Cleopatra: Early Life and Ascension to the Throne
It is difficult to piece together Cleopatra’s biography with much certainty since no contemporary account exists of her life. Majority of what is known about the life of Cleopatra originates from the work of Greco-Roman scholars, especially Plutarch. Cleopatra, born in 70 or 69 B.C, was a daughter of Ptolemy XII (Auletes). It is believed that her mother was Cleopatra V Tryphaena, the king’s wife. Upon the apparently natural death of Auletes in 51 B.C, 18 year-old Cleopatra ascended to the throne with her 10 year-old brother, Ptolemy XIII.
Soon after that, Cleopatra was forced to flee Egypt in 49 B.C for Syria due to Ptolemy’s advisors acting against her. She returned the following year after raising an army of mercenaries to face her brother’s army on Egypt’s eastern border. At the same time, after permitting the murder of the Roman general Pompey, Ptolemy XIII welcomed Julius Caesar’s arrival to Alexandria. Cleopatra sought Caesar’s support in order to help her with her cause, apparently smuggling herself into the royal palace to state her case with him.
Cleopatra and Caesar
On his part, Caesar needed to finance his own return to power in Rome, and required Egypt to pay the debts incurred by Auletes. Following four months of war between Ptolemy XIII’s forces and Caesar’s outnumbered forces, Roman reinforcements arrived; Ptolemy had to flee Alexandria and was thought to have drowned in the River Nile. Going into Alexandria as an unpopular conqueror, Caesar gave the throne back to the also unpopular Cleopatra and her younger brother, then 13-years-old Ptolemy XIV. Caesar stayed in Egypt with Cleopatra for some time, and Cleopatra gave birth to a son in about 47 B.C, named Ptolemy Caesar. He was thought to be the son of Caesar and the Egyptian people called him Caesarion or Little Caesar.
Caesar was murdered in Rome in March 44 B.C, Ptolemy XIV died soon after and Caesarion (then three years old) was named co-regent (Ptolemy XV) with his mother.
Cleopatra and Mark Antony
Cleopatra’s grasp on power in Egypt was now more secure than ever seeing as her infant son was co-regent. However, irregular flooding of the Nile led to failing crops and resulted in hunger and inflation. At the same time, a conflict was happening in Rome between Caesar’s allies (Lepidus, Octavian and Mark Antony) and his assassins, Cassius and Brutus. Both sides requested Egyptian support, and after delaying, Cleopatra sent four Roman legions posted in Egypt by Caesar to support Caesar’s allies. After defeating the forces of Cassius and Brutus in 42 B.C in the battles of Philipi, Octavian and Mark Antony divided power in Rome.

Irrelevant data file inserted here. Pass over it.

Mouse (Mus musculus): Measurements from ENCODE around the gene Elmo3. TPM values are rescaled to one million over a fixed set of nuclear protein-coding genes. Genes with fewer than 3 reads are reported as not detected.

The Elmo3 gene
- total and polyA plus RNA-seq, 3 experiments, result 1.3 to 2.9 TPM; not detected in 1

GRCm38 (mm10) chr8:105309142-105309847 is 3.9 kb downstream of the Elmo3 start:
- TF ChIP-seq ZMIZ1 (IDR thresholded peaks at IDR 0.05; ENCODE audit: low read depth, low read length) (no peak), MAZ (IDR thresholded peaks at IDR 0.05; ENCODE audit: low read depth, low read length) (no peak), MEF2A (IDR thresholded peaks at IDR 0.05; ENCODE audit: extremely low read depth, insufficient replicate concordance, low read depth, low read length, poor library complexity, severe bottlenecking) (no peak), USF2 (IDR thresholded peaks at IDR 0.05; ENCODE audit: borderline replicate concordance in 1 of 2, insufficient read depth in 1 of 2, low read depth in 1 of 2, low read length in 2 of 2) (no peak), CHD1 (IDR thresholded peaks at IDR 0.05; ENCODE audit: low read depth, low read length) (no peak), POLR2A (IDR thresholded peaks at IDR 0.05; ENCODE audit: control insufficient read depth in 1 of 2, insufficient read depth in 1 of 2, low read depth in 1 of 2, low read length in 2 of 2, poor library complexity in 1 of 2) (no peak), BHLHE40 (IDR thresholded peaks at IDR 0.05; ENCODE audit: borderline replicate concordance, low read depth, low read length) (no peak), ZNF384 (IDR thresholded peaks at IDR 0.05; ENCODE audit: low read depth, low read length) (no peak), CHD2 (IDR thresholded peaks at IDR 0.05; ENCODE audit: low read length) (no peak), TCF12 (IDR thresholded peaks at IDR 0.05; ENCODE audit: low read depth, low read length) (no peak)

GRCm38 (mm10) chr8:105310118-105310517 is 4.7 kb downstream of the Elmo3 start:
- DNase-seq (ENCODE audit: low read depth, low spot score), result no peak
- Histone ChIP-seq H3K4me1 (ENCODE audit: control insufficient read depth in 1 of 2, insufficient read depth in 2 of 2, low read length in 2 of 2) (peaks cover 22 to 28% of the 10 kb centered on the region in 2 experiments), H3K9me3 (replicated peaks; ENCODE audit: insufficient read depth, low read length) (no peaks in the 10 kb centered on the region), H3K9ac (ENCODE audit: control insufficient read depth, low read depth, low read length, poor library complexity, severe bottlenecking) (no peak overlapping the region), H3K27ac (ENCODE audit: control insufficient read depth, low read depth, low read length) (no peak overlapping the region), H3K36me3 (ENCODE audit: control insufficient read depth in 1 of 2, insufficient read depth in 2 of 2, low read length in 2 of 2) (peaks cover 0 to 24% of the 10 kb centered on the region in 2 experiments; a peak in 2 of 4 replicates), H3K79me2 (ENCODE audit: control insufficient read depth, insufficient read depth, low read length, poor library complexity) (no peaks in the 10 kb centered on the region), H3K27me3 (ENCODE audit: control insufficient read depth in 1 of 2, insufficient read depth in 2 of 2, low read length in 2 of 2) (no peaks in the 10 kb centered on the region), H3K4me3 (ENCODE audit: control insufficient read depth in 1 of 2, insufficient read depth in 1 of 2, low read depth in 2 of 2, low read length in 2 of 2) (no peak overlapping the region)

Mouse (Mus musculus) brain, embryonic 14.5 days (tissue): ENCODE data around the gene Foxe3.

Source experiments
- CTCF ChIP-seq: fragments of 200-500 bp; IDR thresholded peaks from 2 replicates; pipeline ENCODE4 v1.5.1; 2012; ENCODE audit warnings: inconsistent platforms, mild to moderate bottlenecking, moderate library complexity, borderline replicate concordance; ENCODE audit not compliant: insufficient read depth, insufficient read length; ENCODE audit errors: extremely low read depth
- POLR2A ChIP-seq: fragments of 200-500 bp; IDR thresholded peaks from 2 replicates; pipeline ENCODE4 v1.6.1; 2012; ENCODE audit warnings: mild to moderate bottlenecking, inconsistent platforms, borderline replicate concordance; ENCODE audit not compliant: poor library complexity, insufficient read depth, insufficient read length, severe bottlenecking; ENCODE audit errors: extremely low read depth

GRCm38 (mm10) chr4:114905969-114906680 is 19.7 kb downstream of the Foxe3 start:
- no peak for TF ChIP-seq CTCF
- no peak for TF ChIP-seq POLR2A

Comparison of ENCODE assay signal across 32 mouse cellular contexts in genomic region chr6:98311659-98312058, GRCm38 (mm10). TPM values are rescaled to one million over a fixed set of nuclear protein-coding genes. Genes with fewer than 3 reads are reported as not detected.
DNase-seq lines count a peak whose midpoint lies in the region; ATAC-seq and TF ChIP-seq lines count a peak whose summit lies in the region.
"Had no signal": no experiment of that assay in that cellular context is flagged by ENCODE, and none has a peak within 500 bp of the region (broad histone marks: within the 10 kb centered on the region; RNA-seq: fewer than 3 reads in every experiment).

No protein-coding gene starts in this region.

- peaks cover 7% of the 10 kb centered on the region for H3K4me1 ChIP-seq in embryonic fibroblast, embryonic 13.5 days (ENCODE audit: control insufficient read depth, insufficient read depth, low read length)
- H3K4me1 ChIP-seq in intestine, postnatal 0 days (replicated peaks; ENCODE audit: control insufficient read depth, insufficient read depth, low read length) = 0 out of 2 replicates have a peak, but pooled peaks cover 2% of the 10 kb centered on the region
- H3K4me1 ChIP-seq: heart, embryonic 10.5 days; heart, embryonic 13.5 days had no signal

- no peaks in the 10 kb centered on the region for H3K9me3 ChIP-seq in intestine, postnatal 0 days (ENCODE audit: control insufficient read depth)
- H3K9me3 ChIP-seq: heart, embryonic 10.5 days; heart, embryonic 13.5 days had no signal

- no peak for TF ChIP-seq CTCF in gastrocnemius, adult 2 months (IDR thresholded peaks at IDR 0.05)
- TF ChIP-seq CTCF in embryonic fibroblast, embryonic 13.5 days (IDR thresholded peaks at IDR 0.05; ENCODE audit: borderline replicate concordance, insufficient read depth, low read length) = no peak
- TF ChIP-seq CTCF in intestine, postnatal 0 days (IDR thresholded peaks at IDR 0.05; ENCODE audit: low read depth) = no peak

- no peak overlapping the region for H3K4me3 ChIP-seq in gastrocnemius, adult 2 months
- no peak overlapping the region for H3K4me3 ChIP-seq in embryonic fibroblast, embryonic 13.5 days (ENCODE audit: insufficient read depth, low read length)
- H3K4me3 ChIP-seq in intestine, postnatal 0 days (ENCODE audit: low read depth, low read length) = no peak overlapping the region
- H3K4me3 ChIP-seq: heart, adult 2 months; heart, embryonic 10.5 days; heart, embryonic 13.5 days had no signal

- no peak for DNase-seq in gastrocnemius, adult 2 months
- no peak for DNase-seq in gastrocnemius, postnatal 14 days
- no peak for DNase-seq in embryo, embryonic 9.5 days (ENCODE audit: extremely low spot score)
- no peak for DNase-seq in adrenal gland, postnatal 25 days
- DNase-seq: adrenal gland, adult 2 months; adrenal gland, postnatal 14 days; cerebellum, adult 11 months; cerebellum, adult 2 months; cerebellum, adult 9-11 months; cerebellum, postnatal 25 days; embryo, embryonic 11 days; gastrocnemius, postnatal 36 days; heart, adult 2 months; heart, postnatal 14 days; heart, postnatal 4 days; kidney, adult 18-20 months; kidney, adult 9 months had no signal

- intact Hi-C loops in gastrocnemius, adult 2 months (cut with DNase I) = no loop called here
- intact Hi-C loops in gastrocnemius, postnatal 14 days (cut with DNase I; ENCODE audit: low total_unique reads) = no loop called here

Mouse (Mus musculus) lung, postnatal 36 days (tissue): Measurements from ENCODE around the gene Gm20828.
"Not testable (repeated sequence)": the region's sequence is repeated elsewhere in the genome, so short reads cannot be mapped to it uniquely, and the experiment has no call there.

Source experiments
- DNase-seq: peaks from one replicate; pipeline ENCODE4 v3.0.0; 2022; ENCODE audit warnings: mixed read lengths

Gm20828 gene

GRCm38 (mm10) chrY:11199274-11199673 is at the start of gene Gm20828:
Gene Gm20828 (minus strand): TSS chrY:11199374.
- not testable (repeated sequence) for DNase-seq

Soon, Mark Antony summoned Cleopatra to Tarsus to explain the role she played in the wake of Caesar’s assassination. According to Plutarch’s story, Cleopatra sailed to Tarsus dressed in the robes of Isis. Antony, who identified himself with the Greek deity Dionysus, was seduced by her charms. He agreed to protect Cleopatra’s crown and Egypt, vowing support for the removal of her rival and younger sister Arsinoe, who was then in exile. Antony left his third wife and their children in Rome and followed Cleopatra to Egypt, spending the winter of 41 – 40 B.C in Alexandria. After Antony’s return to Rome, Cleopatra gave birth to twins in 40 B.C – Cleopatra Selene (moon) and Alexander Helios (sun).
Defeat and Death
Octavian’s forces defeated those of Antony and Cleopatra. Cleopatra’s ships left the battle and returned to Egypt, and Antony followed her with a few ships. With Octavian’s forces attacking Alexandria, Antony heard a rumour that Cleopatra had killed herself. He fell on his sword and died just before it was discovered that the rumour was fake.
After burying Antony, on August 12 30 B.C Cleopatra locked herself in her chamber with two female servants. The means of her death is undetermined, but there is a theory that she used a poisonous snake.